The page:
Example of the request object

The requests instance of the Request class contains information about... requests.

from pycnic.core import Handler, WSGI
from pycnic.errors import HTTP_400

class UsersHandler(Handler):

    def post(self):

        if not self.request.data.get("username"):
            raise HTTP_400("Yo dawg, you need to provide a username")

        return { 
            # Alternatively, self.request.environ.get("HTTP_X_FORWARDED_FOR")

class app(WSGI):
    routes = [ ("/user", UserHandler()) ]

In the above example, several request properties are accessed.

  1. self.request.method - One of GET, POST, PUT, DELETE, OPTIONS.
  2. self.request.data - When this property is read, it attempts to read the request body into a Python dictionary by way of JSON. If a body exists and it can't be read as JSON, then this sends an HTTP 400 JSON error to the client.
  3. self.request.cookies - A dictionary of client cookies available for this domain.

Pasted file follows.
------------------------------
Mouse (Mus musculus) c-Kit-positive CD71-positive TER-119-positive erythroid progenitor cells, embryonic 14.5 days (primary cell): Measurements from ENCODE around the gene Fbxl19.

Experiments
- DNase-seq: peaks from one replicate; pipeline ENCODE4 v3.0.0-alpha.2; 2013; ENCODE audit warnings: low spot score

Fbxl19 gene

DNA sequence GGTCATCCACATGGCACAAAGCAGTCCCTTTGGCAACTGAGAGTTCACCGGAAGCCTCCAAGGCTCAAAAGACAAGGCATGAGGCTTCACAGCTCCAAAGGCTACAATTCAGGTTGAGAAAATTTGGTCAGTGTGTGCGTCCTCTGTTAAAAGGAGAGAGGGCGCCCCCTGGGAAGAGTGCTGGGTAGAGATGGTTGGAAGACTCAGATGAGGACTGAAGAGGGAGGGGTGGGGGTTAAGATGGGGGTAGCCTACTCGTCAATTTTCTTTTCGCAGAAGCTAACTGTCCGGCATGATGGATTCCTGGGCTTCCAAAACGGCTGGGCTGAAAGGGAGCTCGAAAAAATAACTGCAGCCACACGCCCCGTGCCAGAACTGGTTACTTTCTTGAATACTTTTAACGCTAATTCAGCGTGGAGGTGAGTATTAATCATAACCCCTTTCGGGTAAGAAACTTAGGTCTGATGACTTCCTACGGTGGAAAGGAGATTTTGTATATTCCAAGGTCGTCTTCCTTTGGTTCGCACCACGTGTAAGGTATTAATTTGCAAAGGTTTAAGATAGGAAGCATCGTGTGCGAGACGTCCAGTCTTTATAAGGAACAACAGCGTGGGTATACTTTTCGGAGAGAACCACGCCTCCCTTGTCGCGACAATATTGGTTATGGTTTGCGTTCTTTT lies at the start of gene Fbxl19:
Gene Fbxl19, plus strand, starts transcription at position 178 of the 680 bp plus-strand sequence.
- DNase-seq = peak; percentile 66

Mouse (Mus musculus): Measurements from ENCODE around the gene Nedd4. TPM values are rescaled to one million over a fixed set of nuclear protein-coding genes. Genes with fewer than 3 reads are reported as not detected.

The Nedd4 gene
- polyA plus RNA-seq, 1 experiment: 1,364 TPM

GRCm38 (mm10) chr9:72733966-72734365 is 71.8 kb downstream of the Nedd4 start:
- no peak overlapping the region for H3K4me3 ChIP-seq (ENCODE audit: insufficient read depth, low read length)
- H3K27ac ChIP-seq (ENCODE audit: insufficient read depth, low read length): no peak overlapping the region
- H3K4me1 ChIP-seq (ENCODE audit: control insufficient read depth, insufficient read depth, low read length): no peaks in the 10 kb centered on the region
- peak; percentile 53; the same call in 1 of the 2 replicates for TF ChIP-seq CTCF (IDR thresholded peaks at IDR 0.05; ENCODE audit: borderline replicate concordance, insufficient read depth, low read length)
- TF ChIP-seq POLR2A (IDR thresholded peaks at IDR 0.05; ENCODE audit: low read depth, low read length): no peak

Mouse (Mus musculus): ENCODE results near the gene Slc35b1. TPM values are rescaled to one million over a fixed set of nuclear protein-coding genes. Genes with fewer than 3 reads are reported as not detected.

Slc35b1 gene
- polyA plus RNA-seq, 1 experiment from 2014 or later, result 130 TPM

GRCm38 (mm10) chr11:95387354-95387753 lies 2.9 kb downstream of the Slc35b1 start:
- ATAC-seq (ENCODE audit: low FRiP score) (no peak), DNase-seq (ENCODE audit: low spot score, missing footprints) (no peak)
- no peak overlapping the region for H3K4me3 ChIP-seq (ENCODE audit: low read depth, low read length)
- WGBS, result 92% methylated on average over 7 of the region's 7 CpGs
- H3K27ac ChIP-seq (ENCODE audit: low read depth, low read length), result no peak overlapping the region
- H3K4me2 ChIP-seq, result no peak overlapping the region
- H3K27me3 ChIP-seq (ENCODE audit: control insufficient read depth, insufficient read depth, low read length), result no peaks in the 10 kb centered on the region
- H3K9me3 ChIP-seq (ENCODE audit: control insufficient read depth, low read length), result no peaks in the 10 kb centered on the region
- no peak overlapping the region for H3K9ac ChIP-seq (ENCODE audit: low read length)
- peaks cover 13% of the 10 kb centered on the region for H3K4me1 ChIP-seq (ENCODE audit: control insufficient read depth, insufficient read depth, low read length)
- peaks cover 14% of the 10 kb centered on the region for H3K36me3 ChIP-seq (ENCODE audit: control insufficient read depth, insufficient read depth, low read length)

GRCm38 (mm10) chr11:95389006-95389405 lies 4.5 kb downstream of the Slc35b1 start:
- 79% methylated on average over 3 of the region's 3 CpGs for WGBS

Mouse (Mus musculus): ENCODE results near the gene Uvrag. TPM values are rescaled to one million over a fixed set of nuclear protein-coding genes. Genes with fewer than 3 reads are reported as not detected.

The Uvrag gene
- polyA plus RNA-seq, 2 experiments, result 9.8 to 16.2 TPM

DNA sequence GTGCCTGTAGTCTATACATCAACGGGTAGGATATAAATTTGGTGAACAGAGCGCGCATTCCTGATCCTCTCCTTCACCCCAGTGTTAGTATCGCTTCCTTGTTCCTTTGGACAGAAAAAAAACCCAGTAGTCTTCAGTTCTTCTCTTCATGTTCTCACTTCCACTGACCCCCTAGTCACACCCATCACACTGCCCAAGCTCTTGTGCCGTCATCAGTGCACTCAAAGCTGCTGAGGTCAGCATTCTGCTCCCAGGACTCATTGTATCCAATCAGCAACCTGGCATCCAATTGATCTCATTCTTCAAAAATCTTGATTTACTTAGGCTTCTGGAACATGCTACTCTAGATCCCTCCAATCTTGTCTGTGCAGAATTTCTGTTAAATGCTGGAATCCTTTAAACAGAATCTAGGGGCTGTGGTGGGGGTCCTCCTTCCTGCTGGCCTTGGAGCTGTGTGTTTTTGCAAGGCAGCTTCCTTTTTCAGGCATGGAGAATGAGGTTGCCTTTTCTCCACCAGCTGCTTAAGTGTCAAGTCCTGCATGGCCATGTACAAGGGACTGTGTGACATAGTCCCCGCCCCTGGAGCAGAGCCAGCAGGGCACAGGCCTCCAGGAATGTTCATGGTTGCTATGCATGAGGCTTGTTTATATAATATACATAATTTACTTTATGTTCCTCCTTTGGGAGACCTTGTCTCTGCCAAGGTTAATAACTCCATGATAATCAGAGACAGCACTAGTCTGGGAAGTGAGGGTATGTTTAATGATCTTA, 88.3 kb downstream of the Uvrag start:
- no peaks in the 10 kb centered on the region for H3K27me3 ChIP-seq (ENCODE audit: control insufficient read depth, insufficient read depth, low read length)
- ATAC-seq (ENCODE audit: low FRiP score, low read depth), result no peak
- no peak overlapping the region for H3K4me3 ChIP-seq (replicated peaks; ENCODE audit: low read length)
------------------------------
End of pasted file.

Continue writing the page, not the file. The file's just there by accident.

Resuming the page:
4. self.request.ip - The IP address of the user. Pycnic attempts to use HTTP_X_FORWARDED_FOR if it's available, otherwise it settles on REMOTE_ADDR.
  5. self.request.body - This is the raw deal. The body contains everything that's not a header, read from wsgi.input. This assumes CONTENT_LENGTH header was set.
  6. self.request.args - This is a dictionary of query string parameters.
  7. self.request.json_args - This is a dictionary of a loaded json string from the query parameters. For example, a request to /myurl?json=%7B%22foo%22%3A%22bar%22%7D would populate json_args with {"foo": "bar"}.